On appeal, however, the Third Circuit sent the issue back to the trial court for further fact-finding concerning whether any of Menendez’s actions were related to his legislative activities. (This information was revealed when the Third Circuit’s order, which should have been under seal because it related to a grand jury investigation, was inadvertently made public for a period of time.) Apparently the government decided it could live without the evidence at the grand jury stage, and proceeded to indict the case without it rather than continue the fight.

Establishing that his contacts with different executive branch officials on Melgen’s behalf were “legislative acts” seems like an uphill battle for Menendez. On the Medicare issue, for example, the indictment is full of references to staff memos and e-mails referring to Melgen’s Medicare problem and the “Melgen case.” The correspondence is all about Melgen’s particular dispute, not about any broader policy issues or proposed legislation. The paper trail may not support any after-the-fact attempts to argue that Menendez’s efforts were really about legislation, not about helping out his benefactor.

Defense motions in the case are currently due on July 20, and we will know more about Menendez’s arguments then. Unlike most issues in a criminal trial, the burden of proving that the speech or debate clause applies falls on Menendez, not on the government. But even if he doesn’t prevail, Menendez can tie things up for quite a while. Orders concerning the application of the speech or debate clause may be appealed immediately, before trial. It’s clear from the pleadings already filed that both sides, as well as the judge, are anticipating such pre-trial appeals.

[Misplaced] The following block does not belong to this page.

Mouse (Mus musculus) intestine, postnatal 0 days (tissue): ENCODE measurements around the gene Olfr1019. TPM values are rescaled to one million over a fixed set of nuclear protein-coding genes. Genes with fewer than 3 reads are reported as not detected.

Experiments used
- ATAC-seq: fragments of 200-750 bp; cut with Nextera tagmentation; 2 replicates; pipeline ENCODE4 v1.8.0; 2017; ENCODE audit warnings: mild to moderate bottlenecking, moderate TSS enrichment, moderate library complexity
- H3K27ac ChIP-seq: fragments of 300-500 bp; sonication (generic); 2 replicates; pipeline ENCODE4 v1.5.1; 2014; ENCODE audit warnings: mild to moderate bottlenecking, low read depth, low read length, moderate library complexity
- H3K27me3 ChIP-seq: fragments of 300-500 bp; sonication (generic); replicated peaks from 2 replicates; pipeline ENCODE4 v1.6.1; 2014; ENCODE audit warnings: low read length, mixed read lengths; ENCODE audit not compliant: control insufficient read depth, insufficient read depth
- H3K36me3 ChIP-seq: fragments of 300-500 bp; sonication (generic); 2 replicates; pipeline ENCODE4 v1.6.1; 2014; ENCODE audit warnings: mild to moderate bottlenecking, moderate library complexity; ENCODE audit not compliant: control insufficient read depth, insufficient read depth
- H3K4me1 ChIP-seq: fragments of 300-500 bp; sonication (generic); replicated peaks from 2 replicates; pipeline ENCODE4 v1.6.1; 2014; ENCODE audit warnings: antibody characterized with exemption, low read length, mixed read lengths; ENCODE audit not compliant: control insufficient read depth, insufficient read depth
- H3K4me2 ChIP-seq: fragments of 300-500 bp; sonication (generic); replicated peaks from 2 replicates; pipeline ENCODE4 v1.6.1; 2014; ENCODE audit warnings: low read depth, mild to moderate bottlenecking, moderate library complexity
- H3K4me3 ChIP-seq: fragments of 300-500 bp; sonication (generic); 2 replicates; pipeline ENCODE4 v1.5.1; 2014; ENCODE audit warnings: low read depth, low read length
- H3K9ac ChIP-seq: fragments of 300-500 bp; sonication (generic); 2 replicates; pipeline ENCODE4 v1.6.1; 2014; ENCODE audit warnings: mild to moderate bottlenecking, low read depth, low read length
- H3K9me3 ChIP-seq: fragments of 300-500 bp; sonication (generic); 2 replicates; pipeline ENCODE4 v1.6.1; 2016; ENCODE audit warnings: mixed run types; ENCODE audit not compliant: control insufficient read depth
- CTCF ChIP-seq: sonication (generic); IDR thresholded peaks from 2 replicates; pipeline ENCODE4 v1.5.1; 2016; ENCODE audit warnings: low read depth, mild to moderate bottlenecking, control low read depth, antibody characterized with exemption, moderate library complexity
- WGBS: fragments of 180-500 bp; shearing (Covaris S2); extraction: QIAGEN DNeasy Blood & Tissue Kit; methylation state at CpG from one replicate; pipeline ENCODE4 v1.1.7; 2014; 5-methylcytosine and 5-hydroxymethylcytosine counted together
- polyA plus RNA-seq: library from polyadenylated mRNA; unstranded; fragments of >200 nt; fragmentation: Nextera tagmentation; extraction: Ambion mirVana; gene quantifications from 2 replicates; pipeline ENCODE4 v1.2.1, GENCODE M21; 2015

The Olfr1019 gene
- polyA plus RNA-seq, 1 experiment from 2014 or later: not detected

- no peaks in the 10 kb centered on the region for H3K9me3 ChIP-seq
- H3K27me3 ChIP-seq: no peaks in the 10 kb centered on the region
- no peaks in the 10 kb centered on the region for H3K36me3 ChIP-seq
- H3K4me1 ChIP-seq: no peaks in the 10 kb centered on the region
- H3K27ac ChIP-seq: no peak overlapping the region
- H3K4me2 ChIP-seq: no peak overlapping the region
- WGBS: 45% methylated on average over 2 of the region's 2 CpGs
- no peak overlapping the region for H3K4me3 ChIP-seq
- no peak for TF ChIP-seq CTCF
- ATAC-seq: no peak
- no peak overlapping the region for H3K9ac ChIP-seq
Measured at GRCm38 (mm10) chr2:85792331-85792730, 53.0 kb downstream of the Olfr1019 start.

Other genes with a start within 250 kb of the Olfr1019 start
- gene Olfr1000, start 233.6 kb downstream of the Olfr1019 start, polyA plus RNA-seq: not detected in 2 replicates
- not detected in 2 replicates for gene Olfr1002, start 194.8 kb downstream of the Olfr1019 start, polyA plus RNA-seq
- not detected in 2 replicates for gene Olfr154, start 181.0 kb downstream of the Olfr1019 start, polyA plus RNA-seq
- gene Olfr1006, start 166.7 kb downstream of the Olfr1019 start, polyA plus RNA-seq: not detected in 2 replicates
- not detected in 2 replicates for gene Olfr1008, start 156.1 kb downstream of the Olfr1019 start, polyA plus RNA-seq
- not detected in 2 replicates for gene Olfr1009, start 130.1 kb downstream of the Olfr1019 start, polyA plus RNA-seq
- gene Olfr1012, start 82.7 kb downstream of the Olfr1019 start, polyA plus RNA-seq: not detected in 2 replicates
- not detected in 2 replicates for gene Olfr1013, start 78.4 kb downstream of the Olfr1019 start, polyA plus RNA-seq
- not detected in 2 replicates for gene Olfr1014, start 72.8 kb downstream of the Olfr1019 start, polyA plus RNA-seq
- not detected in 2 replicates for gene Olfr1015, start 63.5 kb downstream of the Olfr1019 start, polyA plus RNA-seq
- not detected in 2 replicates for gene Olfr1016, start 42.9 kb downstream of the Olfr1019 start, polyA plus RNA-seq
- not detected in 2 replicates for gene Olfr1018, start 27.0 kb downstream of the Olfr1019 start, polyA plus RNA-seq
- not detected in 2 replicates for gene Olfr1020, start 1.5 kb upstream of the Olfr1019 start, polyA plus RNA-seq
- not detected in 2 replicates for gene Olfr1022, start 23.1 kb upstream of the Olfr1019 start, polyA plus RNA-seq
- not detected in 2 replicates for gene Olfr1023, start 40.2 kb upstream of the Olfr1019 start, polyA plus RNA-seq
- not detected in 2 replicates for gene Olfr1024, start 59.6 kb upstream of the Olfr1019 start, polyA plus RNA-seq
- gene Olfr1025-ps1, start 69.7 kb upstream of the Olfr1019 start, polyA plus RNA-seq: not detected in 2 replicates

If Menendez loses on speech or debate before the trial judge his appeals could easily delay the trial, currently set for October 13, for a year or more. If the government loses on speech or debate, it will have to decide whether the evidence that ends up being excluded is so critical to the case that it needs to appeal, or whether it can proceed without it, as it apparently did in the grand jury.

The bottom line is that the speech or debate clause seems unlikely to derail the Menendez prosecution in the end.  But fights over the clause may well delay the trial well into 2016 or beyond, while Menendez, whose current term runs through 2018, continues to represent the Garden State in the United States Senate.